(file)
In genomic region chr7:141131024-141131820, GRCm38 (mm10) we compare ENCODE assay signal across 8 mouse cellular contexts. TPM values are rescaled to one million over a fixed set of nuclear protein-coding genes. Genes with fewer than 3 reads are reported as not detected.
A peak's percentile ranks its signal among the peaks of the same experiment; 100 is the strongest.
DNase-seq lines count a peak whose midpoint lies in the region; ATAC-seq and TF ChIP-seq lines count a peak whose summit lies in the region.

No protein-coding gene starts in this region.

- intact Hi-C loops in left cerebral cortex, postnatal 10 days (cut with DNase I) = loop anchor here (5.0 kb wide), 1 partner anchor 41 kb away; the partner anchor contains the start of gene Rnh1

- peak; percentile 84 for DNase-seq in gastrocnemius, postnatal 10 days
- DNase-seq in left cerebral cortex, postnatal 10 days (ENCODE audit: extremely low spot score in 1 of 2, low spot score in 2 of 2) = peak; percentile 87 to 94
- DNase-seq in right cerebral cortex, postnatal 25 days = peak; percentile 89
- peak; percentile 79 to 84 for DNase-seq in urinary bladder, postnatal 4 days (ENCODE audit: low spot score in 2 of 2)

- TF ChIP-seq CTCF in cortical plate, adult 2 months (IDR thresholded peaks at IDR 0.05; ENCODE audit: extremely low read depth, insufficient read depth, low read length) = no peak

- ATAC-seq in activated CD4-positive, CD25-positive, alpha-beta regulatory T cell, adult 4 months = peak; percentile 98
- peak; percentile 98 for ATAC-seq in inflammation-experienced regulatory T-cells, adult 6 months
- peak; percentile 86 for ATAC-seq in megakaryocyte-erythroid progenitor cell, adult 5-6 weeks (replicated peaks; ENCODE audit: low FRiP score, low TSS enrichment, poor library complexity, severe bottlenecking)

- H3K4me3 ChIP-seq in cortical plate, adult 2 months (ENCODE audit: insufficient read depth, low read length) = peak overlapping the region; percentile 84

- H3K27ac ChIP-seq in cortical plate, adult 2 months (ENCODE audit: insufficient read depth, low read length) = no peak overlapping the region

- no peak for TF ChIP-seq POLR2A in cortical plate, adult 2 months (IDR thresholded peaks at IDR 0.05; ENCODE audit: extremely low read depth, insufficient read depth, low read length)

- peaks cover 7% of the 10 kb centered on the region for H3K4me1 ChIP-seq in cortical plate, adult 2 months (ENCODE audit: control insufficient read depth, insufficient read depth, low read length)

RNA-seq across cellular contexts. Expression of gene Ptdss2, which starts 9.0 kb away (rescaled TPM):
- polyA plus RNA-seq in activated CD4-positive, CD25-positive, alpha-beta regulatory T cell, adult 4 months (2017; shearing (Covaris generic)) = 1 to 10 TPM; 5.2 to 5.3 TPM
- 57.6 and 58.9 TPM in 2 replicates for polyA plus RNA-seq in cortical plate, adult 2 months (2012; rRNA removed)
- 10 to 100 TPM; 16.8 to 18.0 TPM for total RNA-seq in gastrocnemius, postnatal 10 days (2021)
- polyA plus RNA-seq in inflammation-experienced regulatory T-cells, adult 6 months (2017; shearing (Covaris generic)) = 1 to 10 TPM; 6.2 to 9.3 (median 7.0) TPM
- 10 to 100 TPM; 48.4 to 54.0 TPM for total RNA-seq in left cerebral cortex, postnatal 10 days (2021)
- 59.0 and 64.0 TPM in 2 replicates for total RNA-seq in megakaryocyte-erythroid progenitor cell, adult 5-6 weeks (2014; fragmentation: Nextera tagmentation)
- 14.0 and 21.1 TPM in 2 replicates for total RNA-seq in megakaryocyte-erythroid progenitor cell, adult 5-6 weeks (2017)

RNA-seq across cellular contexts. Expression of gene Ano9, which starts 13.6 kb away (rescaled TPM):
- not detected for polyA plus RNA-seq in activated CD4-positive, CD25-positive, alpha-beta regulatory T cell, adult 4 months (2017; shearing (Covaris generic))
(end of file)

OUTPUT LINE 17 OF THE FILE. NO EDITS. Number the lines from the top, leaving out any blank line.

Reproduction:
- peaks cover 7% of the 10 kb centered on the region for H3K4me1 ChIP-seq in cortical plate, adult 2 months (ENCODE audit: control insufficient read depth, insufficient read depth, low read length)